Tuesday, April 10, 2012


2/3 Sweet Vermouth (2 oz Cocchi Vermouth di Torino)
1/6 Brandy (1/2 oz Pedro Domecq Fundador Solera Reserva)
1/6 Curaçao (1/2 oz Senior Curaçao)
1 dash Fernet Branca (1/4 oz)

Stir with ice and strain into a cocktail glass. Garnish with an orange twist.
After the Count Diablo, I wanted a lighter style nightcap to end the evening. The one that was in my to-drink list was the Legion from 1934's 1700 Cocktails for the Man Behind the Bar. Indeed, the combination of grape, orange liqueur, and Fernet Branca has worked before in drinks like the Don't Give Up the Ship and Scotland the Brave. The Legion began with a grape and orange oil aroma that possessed a hint of menthol from the Fernet. Next, the sip showcased the sweet vermouth with a tinge of orange, and the swallow offered the brandy's strength with an herbal finish. The vermouth really soothed the Fernet; the fullness of the Cocchi Vermouth di Torino reduced its effect enough that I doubled the initial barspoon I had first used.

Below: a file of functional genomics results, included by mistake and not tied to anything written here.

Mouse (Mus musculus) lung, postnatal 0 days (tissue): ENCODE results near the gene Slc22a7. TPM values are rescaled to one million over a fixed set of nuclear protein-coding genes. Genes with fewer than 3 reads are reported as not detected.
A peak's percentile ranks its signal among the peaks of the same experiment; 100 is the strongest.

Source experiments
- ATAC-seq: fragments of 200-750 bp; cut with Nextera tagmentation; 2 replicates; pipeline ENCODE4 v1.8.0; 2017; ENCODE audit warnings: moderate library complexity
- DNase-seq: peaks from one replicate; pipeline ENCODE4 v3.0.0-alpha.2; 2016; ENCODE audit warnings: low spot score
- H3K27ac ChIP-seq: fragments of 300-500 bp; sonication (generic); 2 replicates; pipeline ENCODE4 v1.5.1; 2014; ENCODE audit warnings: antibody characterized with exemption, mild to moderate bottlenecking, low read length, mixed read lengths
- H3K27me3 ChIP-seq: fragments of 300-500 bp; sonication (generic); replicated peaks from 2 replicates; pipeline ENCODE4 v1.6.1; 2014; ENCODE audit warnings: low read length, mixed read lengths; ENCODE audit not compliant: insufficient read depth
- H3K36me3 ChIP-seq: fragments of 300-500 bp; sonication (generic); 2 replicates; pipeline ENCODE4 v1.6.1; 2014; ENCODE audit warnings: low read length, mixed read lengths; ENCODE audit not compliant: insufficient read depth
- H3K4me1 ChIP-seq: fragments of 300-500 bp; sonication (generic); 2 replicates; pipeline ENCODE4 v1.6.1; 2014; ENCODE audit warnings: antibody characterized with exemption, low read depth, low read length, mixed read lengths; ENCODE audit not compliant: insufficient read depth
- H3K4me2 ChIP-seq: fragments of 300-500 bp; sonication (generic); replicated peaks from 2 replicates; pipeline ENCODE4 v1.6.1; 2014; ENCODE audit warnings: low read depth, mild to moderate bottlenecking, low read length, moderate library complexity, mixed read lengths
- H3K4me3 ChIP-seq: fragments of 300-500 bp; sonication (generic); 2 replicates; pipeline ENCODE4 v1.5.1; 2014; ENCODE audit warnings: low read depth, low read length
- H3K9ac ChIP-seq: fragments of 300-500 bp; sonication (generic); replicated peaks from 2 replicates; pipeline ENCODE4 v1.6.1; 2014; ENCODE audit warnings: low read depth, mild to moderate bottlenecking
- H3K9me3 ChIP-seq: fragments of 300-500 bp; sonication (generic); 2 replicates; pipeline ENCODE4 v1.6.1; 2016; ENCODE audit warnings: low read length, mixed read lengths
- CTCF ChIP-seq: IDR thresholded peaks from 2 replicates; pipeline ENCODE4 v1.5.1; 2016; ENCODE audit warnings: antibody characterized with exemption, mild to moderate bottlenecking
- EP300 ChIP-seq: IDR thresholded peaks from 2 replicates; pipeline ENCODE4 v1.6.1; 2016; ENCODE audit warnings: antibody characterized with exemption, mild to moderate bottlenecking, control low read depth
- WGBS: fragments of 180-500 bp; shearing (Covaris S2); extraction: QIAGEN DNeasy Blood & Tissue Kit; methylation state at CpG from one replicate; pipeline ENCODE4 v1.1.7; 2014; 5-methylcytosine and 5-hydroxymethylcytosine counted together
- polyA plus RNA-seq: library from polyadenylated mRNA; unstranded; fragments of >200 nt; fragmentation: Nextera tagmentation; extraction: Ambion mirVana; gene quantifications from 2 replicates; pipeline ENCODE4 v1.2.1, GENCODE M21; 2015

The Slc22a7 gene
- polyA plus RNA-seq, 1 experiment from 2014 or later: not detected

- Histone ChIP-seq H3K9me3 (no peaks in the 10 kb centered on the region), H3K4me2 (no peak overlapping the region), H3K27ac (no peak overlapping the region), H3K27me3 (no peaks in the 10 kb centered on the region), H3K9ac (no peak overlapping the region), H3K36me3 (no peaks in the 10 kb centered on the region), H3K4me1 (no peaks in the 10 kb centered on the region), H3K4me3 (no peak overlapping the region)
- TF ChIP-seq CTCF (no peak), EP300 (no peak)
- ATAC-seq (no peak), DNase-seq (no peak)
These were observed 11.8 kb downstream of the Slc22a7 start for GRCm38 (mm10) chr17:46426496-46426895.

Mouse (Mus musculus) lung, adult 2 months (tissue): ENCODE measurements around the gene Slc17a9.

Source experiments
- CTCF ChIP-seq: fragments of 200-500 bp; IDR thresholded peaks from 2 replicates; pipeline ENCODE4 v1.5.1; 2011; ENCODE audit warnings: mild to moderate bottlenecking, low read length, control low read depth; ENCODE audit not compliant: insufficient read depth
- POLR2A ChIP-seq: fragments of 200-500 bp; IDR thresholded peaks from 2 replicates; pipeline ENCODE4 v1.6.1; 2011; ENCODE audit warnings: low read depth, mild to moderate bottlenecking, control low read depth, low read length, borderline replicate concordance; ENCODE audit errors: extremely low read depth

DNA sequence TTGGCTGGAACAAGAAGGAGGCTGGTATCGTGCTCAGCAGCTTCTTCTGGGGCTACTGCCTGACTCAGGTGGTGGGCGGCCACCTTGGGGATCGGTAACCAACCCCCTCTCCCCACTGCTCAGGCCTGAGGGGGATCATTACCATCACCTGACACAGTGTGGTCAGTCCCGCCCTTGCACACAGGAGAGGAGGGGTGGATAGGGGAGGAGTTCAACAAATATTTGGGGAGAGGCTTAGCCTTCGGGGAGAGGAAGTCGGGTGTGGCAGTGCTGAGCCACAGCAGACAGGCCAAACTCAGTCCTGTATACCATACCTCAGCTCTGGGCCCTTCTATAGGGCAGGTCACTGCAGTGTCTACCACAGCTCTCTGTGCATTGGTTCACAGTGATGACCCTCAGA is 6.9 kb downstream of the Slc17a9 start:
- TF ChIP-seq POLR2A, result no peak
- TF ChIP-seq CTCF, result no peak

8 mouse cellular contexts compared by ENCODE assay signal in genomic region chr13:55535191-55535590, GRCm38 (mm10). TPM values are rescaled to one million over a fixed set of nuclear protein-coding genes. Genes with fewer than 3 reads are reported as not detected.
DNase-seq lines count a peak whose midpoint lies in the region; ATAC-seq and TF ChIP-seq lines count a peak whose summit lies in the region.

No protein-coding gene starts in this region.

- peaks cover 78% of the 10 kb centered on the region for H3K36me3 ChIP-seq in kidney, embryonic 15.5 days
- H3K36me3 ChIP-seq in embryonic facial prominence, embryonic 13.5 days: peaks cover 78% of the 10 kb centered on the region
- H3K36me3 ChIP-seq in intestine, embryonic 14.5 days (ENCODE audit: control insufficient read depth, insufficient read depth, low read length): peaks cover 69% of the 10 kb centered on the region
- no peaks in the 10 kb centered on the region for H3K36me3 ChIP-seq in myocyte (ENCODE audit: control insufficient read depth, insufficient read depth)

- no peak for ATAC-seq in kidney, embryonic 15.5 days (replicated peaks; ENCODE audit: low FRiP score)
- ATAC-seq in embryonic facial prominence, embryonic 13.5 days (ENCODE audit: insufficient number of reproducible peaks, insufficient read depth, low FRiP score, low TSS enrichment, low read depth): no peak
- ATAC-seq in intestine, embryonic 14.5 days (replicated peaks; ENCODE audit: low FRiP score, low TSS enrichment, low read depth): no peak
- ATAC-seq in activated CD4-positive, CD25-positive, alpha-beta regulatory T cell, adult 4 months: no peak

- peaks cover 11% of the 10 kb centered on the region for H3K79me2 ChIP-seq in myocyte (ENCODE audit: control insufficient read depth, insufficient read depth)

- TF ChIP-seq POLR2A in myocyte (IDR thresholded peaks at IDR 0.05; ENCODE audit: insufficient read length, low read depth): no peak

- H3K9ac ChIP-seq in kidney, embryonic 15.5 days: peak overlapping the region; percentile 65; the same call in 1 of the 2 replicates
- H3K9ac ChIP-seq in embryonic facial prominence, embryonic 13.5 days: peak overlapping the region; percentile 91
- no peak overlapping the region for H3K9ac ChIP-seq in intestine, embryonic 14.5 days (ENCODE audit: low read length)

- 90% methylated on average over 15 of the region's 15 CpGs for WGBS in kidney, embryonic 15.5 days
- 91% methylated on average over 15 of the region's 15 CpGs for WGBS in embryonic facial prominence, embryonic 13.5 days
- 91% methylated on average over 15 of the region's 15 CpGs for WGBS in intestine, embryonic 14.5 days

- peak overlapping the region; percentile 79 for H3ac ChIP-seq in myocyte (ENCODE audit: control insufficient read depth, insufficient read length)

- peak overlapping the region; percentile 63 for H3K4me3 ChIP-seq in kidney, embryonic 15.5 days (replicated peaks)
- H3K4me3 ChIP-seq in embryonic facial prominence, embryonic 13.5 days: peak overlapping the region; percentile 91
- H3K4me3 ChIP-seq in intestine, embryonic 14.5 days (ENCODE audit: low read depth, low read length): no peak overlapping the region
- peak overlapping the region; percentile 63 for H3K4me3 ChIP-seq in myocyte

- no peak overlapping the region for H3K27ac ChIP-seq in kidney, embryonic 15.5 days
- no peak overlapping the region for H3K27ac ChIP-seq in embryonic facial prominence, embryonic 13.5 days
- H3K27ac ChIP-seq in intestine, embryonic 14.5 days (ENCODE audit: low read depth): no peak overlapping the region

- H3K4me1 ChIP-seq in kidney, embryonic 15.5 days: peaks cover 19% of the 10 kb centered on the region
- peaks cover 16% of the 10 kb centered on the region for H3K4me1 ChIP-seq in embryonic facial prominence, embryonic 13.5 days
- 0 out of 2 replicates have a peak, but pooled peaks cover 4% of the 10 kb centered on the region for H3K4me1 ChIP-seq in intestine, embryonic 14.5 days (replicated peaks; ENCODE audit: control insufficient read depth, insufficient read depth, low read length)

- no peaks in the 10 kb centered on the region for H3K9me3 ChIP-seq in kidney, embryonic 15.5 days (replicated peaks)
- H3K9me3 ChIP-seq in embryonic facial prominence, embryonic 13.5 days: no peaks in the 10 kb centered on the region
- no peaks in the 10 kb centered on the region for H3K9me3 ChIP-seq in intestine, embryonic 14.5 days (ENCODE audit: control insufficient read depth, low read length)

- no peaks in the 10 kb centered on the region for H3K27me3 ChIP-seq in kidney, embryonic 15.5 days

bza said...

I only have room for one sweet vermouth at a time in my fridge and I just ran out of a bottle of Carpano. Is the Cocchi worth trying, or should I just stick with my usual Antica/Punt E Mes rotation?

frederic said...

Carpano and Cocchi share a similar niche of full flavored red grape based vermouths; however, Cocchi is what you might want to try if Carpano is too rich and flavorful for you. There is no reason to have both (unless you were a bar) and it would be better to have a richer flavored one and a lighter one like Dolin or M&R.

It can't hurt to try it once. It is a bit cheaper than Carpano ($20 instead of $30-32).

bza said...

Thanks! I've never been huge on M&R, which I regret considering the price difference. I might just try the Cocchi in a drink when I'm out at a well-stocked bar and see how it goes.